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Volume :3 Issue : 10 1977      Add To Cart                                                                    Download

ABOUT PLANNING FOR THE PROBLEM OF TRAFFIC IN URBANIZED KUWAIT SOCIETY

Auther : Dr. Ishaq Yacoub Qutub

         The problem of traffic constitutes one of the main concerns for officials and planners in Kuwait.  It has been complicated and intensified during the past two decades due to several reasons: increase of population, economic prosperity, cultural values, need for private transportation, climatic conditions as well as rapid urbanization. While the city area expanded nearly six times, commercial, economic, cultural, recreational activities and Governmental Offices and Ministries remained in the central locality of the city of Kuwait.  Population has increased nearly four times due to the open door policy of inviting foreign manpower from Arab and other countries to participate in the diversified and growing economic growth.  Flow of capital from oil revenues affected the traditional style of life and propagated western imported implements and values to flourish in the country.  Cars became a symbol of social prestige as well as necessity.

          The paper treats the traffic problem from the following viewpoints:

a)     the increasing rates of accidents,

b)    congestion of traffic and bottle necks in the present road system,

c)     lack of accessibility to target-destination of people,

d)    inadequacy of behavior of motorists and

e)     the increasing pollution problem.

         As for the size of the traffic problem in Kuwait, statistics indicate that in 1975 accidents ration was 14 accident per 1000 population, and it is increased to 30 accident per 1000 population in the age bracket 20 years and over.  Total licenses issued in same year was 27,336 giving a ratio of 1 accident for each two issued licenses.

          The number of vehicles in 1960 was 33, 201 and in 1975 became 283,861 registering one of the highest vehicle-population ratio in the world.  As for traffic violations statistics reveal that in (1968) there were 32,269 violations of various types, while in 1974 total violations registered was 90,956 out of which 38 percent were for parking in the wrong places, 22 percent for speeding, driving without license, passing the red light, drunkenness and driving against the one-way streets.

          The paper discussed the factors contributing to the complexity of traffic problem in some detail.  Among these problems, the fact that majority of employees, workers and to a lesser extent high school and university students use private cars to go their destinations.  Very few utilize public transportation.  Low paid daily workers, due to inadequacy of the planning of public transportation network (consisting mainly of buses and taxis).  In a study by Buchanon and Co. in 1970, it was found that during the rush hours downtown area attracts vehicles in 45 minutes more than vehicles passing through out the day two decades back.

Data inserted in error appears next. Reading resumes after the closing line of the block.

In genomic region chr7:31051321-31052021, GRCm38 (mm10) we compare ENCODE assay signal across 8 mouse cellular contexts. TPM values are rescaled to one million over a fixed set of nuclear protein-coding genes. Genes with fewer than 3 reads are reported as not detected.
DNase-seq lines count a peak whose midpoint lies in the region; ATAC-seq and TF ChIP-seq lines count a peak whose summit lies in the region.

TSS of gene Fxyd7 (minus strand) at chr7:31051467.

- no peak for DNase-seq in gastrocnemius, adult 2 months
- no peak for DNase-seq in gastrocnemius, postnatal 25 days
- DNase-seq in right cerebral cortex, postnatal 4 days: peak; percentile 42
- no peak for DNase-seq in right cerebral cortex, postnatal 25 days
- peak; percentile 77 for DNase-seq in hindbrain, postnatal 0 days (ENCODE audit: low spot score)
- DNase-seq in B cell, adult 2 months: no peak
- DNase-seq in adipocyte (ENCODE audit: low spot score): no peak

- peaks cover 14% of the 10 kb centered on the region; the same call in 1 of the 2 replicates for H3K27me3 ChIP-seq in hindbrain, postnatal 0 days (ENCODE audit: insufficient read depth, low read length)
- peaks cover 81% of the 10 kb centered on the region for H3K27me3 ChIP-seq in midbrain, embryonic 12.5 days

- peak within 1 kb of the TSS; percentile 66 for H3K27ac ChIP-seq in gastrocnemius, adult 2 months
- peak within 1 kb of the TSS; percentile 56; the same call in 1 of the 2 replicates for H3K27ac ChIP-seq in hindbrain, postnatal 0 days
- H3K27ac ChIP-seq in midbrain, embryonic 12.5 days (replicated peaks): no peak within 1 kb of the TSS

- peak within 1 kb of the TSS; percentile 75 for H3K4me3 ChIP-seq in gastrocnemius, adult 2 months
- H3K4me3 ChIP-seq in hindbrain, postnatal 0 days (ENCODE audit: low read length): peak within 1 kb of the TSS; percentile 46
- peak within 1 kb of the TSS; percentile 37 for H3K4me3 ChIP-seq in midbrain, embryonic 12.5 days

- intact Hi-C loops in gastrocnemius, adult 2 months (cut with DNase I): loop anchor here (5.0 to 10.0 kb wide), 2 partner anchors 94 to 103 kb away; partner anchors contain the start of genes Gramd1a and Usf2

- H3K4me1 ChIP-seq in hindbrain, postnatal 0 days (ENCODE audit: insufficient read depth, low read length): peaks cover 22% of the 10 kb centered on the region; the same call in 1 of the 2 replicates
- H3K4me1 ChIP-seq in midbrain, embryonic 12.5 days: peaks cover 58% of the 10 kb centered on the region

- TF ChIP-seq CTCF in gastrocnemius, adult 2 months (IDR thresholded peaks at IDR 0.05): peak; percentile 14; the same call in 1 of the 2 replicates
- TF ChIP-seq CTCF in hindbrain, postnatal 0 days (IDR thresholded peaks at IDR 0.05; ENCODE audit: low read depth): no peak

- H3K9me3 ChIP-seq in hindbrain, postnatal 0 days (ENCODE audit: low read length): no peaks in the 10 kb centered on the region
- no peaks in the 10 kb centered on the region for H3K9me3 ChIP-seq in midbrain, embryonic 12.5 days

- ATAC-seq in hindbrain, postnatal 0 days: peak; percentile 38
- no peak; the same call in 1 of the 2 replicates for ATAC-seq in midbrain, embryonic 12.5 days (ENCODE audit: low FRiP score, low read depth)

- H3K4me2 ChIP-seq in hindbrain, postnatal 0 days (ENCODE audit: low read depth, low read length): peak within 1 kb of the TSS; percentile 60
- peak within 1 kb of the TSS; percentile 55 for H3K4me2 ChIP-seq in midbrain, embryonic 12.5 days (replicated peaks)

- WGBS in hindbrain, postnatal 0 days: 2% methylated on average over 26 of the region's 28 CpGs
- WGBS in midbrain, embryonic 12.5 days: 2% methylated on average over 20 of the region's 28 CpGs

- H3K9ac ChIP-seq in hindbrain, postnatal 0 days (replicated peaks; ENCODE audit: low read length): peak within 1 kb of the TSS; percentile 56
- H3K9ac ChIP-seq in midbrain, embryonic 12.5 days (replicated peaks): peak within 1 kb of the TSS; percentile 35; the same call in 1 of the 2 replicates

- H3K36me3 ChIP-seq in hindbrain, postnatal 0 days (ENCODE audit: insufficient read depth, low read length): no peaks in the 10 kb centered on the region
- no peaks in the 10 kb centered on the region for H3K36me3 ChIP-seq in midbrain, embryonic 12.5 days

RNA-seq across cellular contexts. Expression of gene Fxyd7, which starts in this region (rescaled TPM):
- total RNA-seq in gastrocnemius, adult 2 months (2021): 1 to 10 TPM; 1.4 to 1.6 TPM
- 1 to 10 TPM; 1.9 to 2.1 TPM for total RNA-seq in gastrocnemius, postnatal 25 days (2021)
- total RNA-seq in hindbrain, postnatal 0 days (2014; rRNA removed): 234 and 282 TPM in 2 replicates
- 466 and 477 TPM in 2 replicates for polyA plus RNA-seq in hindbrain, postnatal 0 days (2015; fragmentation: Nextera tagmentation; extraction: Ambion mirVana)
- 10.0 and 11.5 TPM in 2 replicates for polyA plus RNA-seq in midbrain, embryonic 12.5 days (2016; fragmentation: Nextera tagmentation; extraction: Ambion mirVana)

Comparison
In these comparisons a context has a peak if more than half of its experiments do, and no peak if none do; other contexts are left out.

The road construction does not allow safe trespassing for pedestrians and parking is becoming number one dilemma for city planners and drivers alike.

          The man behind the vehicle remains to be the major source of many traffic problems.  In a newly urbanized society traditional and tribal values contradict modern driving manners and morality.  A traditional camel driver and a horseback rider, when sitting behind an 8 Cylinder G.M. steering wheel usually pays little attention to modern driving rules and adheres less to safety driving manners and regulations.  Speeding in heavily populated residential areas, loosing temper while waiting for light signals, showing off, cursing others, and reckless driving are but few examples of daily scenes.

          Other factors discussed in the paper include:

a)     lack of adequate maintenance of vehicles and roads especially in the congested commercial and industrial areas,

b)    inadequate traffic laws and regulation,

c)     lack of traffic morals.

          In looking towards the future, the paper discussed possible alternatives for developing a strategy taking into consideration socio-economic, political and cultural aspects as well as the population projection.  In this context the paper focused, in some depth on the following issues:

a)     Development of a theory based on prediction of traffic movement inthe future,

b)    Optimum utilization of land area (ecological planning).

c)     Traffic planning in modernizing and rapidly urbanized society.

d)    Research and information necessary for sound traffic planning in view of the total development process.

          In conclusion, this study is considered a step towards further research in the field which is considered a vital feature of the urbanization process of Kuwait.

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